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Time for Universities to Teach Cybercriminals a Lesson

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Time for Universities to Teach Cybercriminals a Lesson

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There is good reason for higher education’s appeal to intruders: There are vast stores of valuable information about students, staff, vendors, and alumni that intruders can monetize, and vital research data can be sold to shady nation states. A security talent shortage leaves higher education competing at a disadvantage with the private sector. The decentralized structure of the academic world enables disparate departments to invest in their own IT without the oversight of security professionals – creating shadow IT. Universities have a culture of sharing information within the university and other schools, governments, and private entities.

Learning the hard way

Thanks to cybercriminal intrusions that cost billions and disrupted university services and functioning, the higher education sector has learned the hard way about cybersecurity. However, the security techniques and technology that other sectors have deployed can be quickly adapted for university systems – and none too soon. For example, in Australia, the government prepares to enforce an “enhanced framework to uplift security and resilience” upon universities. Moreover, students, faculty, researchers, and IT professionals everywhere are increasingly sensitive to a university’s cybersecurity performance and making cybersecurity strength a firm competitive advantage.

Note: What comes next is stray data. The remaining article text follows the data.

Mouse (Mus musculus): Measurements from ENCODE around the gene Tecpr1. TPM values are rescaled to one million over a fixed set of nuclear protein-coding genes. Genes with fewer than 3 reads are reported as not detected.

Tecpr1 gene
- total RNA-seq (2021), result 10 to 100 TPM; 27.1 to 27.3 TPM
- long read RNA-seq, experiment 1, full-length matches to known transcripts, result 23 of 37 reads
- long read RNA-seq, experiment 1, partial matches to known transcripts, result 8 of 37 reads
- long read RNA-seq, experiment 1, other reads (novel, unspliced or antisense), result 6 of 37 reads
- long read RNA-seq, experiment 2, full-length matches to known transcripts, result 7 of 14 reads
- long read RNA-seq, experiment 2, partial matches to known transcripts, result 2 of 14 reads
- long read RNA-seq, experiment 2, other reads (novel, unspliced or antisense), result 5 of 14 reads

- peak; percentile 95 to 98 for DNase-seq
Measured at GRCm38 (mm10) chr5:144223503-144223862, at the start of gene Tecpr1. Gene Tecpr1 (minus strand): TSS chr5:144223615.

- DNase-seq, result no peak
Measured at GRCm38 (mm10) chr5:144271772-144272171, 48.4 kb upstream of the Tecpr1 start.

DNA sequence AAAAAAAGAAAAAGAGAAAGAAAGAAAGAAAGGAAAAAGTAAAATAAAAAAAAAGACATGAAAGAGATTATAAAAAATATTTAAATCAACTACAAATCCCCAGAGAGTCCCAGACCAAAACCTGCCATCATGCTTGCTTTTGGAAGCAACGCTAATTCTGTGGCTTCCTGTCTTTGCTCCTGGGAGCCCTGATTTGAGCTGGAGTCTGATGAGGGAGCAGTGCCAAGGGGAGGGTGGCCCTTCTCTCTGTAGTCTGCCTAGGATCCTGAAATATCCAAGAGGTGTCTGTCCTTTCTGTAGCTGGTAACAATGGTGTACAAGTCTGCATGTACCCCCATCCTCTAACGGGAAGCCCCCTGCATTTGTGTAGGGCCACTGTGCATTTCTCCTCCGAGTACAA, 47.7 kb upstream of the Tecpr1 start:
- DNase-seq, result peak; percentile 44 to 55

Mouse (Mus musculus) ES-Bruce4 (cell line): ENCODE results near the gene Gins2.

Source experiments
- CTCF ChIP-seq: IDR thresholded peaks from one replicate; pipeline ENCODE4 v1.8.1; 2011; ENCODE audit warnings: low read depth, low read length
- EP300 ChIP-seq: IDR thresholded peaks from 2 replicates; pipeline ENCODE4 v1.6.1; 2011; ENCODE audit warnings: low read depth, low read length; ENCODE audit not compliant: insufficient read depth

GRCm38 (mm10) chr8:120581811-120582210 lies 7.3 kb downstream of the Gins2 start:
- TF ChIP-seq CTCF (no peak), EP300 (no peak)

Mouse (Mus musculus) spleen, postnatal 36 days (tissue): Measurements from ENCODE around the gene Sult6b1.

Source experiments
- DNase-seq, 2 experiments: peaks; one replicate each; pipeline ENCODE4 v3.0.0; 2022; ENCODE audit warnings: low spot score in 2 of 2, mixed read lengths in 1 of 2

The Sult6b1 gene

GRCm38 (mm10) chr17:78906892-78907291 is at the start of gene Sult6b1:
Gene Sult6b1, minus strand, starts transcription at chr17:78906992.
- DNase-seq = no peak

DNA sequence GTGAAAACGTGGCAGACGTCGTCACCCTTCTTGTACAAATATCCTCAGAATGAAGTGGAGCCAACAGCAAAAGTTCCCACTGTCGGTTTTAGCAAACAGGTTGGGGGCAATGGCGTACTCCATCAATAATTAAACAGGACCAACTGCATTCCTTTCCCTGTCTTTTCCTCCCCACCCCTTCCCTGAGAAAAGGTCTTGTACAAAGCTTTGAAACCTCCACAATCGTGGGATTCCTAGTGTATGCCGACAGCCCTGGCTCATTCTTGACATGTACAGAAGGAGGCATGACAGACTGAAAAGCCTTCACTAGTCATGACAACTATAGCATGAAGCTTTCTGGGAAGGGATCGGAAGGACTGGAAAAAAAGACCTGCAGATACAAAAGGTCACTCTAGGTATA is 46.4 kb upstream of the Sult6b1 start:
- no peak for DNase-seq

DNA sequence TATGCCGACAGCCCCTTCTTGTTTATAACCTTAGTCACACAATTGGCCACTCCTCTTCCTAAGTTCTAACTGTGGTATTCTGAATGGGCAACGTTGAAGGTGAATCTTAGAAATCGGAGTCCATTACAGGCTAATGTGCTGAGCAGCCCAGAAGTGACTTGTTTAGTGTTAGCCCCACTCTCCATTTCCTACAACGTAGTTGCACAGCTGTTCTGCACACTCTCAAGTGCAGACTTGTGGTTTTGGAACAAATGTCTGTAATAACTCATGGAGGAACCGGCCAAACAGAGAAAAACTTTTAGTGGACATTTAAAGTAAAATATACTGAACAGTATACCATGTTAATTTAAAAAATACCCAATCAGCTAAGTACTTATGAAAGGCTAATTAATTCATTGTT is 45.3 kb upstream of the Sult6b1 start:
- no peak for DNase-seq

Unsurprisingly, the COVID-19 pandemic exposed the higher education sector’s susceptibility to cybersecurity attacks. While the rush to virtual learning may have allowed for a massive increase in attacks, the truth is, cybercriminals have long been aware that higher education is a target-rich, insufficiently defended environment.

According to Comparitech, in July and August 2020, while all industries experienced a 6.5% increase in cybersecurity attacks, the increase was an alarming 30% for higher educational institutions.

A sizeable and urgent challenge

According to the FBI, online crimes reported to the Bureau's Internet Crime Complaint Center (IC3) have increased by 400% due to the pandemic, with as many as 4,000 incidents per day.

FBI’s Cyber Division warned in early March 2021 that criminals using malicious ransomware software are steadily targeting more education institutions and attempting to extort them.

And ransoms extracted are costly – almost half a million dollars in the case of the University of Utah, for example – to say nothing of the reputational cost. Even if there is no data lost, system downtime when responding to a suspected breach can vastly disrupt a university’s ability to deliver its services.

Information like educational records is one of the most sought-after data for cybercriminals and can fetch up to $265 on the black market.

Since 2016, cybersecurity attacks targeting the education sector have increased by fivefold. The switch to virtual learning environments due to the coronavirus pandemic has increased opportunities for hackers. In July 2021, the sector saw a 29% increase in attacks compared to July 2020.